As shown in FIG. 4, blanking device 176 includes base electrode 172 that is coupled to a voltage source 182, which may be, for example, bias supply 160 shown in FIG. 2. Voltage source 182 either grounds or positively biases base electrode 172 to prevent sputtering and to increase electron potential so as to pull electrons (illustrated by arrows 184) out of plasma 120 (shown in FIG. 1). The actual blanking action of blanking device 176 is performed by blanker electrode 178. It should be understood that each aperture in aperture grid 150 includes a separate and independent blanker electrode 178 but shares the same base electrode 172. The blanker electrode 178 is insulated from base electrode 172 by a dielectric 186 but is switchably connected to base electrode 172 by a switch 188.
As illustrated in FIG. 4, blanker electrode 178 overlaps the base electrode 172 with a surface area (illustrated by dimension a), which is a fraction of the total surface area of blanker electrode 178 (illustrated by dimension A). In addition, blanker electrode 178 is separated from base electrode 172 via dielectric 186 by a distance D. The dimensions a, A, and D are parameters that are governed by the speed requirements of the blanker device 176. Dielectric 186 and blanker electrode 178 surround aperture 180.
In the “off” state, the blanker electrode 178 is floating, i.e., is not coupled to base electrode 172. In a floating state, the self bias of the electron source will charge the blanker electrode 178, e.g., by electrons contacting the blanker electrode 178, with a negative potential. Once the blanker electrode 178 is fully charged, the negative potential will prevent electrons from reaching the blanker electrode 178. The presence of the negative potential on blanker electrode 178, which surrounds aperture 180, will pinch off the electron flow through aperture 180. Consequently, aperture 180 is blanked.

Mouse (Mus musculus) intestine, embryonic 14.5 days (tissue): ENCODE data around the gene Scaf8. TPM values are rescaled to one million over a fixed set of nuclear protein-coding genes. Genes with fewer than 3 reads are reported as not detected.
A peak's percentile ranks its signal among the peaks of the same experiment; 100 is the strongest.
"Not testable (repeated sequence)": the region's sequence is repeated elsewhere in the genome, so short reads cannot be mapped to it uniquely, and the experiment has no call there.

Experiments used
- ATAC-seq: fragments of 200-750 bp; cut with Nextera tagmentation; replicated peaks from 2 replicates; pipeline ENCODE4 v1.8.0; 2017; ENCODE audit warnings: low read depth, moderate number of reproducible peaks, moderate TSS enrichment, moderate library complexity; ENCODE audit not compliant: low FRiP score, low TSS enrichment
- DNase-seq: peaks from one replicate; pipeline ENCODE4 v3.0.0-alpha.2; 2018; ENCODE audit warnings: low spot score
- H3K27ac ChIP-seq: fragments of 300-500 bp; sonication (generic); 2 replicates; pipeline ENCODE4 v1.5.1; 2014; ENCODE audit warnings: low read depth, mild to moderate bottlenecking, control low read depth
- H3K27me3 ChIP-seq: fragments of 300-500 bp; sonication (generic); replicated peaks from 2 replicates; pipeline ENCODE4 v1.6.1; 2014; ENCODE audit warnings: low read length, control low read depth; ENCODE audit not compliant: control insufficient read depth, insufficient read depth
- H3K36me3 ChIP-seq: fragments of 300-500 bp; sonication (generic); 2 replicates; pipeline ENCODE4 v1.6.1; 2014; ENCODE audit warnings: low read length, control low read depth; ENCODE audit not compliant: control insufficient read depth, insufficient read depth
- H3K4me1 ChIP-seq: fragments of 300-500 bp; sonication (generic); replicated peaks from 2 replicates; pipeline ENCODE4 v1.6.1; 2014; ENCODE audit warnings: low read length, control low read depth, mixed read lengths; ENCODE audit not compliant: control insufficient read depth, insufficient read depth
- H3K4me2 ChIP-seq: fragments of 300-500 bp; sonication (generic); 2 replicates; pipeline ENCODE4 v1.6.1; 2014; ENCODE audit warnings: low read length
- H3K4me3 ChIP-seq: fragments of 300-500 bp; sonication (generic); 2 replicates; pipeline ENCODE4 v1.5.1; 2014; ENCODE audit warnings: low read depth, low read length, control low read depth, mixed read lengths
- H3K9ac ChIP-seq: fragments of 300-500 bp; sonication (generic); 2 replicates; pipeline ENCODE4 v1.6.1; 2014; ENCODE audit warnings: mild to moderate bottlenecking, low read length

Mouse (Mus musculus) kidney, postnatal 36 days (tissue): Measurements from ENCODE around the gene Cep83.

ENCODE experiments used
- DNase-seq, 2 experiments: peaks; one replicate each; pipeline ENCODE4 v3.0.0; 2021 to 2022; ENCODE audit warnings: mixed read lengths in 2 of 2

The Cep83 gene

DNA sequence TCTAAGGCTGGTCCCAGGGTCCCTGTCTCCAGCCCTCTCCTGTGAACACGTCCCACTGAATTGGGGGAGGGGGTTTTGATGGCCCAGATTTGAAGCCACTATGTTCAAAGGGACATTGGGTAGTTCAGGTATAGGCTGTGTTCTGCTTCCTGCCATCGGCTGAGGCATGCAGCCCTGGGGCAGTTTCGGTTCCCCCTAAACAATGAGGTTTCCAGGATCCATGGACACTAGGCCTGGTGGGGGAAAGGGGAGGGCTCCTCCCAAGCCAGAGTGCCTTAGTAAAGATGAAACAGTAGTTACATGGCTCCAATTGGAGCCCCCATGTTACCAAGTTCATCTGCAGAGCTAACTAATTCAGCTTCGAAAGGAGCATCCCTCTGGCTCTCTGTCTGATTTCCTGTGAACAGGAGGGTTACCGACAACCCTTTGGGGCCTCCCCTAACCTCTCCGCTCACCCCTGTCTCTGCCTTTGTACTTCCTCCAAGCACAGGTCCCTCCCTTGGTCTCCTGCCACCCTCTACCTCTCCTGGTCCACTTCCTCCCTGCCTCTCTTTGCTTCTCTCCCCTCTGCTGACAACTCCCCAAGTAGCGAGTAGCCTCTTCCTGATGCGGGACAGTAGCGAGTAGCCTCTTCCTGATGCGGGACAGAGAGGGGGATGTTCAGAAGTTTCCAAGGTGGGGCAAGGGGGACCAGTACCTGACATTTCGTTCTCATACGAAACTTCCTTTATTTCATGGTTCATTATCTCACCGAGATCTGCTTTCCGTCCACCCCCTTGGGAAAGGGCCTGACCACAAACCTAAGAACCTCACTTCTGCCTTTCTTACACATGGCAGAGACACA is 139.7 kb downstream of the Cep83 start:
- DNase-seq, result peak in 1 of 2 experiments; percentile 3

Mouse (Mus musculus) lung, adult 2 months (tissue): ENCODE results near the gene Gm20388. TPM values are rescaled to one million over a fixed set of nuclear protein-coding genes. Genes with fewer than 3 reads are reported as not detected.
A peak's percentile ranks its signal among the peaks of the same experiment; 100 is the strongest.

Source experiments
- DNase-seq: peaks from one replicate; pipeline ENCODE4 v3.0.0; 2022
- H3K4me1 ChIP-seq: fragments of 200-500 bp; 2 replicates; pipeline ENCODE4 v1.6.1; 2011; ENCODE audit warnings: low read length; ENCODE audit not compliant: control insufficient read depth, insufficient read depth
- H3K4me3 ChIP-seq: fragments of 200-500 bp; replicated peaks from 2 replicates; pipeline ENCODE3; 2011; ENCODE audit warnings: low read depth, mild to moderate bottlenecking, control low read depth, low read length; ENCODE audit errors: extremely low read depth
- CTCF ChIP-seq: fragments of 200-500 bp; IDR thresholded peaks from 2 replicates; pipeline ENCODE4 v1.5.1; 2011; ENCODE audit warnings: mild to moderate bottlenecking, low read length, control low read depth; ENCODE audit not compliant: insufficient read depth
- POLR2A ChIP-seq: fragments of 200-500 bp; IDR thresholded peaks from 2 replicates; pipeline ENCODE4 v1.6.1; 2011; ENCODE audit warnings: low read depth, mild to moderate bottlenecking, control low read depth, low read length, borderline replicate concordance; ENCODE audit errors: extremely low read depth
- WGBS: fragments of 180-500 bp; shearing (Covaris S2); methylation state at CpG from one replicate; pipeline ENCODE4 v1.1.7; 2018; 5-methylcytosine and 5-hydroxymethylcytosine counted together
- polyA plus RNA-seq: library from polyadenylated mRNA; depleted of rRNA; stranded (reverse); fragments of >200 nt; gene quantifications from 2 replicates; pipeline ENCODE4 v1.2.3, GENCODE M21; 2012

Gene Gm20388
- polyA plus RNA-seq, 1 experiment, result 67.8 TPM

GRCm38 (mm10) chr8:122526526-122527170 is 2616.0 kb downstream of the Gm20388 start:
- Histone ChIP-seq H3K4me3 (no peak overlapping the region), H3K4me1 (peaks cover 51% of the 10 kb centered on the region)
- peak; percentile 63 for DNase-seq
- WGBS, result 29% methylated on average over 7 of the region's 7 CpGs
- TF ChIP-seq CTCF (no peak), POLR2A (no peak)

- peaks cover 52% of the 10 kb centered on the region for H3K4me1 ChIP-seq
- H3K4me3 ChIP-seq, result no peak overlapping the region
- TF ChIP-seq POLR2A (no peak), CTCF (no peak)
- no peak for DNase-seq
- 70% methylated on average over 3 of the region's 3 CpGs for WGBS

In an “on” state, the blanker electrode 178 is electrically coupled to the base electrode 172 by closing switch 188, which will drain the accumulated charge from blanker electrode 178. Thus, the blanker electrode 178 is discharged until it has the same potential as the base electrode 172. Consequently, the pinching field around aperture 180 is removed thereby permitting electrons to pass through aperture 180.
The dimensions (a and A) of blanker electrode 178 may be altered to optimize the characteristic charging and discharging times, i.e., the times to turn “off” and “on”. Increasing the total area (A) of blanker electrode 178 will expose a larger area to plasma 120 thereby decreasing the time to charge blanker electrode 178. Increasing the thickness (D) of dielectric 158 and decreasing the non-overlap area (a) will decrease the capacitance of blanker electrode 178. Consequently, the time to reach the “pinch-off” potential will be decreased. The unblanking time is related to the amount of charge on blanker electrode 178 because the “pinch-off” potential must be removed from blanker electrode 178 to unblank aperture 180. Thus, the unblanking time is decreased by storing only a small amount of charge on blanker electrode 178.
FIGS. 5A and 5B show a qualitative depiction of the equipotential lines in the blanked and unblanked conditions, respectively, of a blanking device 176. As shown in FIG. 5A, in the blanked condition, the blanker electrode 178 is insulated from the base electrode 172 by insulator 186, which permits negative charge to accumulate on blanker electrode 178, i.e., blanker electrode 178 has a voltage V=−v while base electrode has a voltage V=+v. Consequently, a negative field is created around blanker electrode 178. Because electrons are negatively charged, electrons will not pass through the negative field that is created and, thus, aperture 180 is blanked.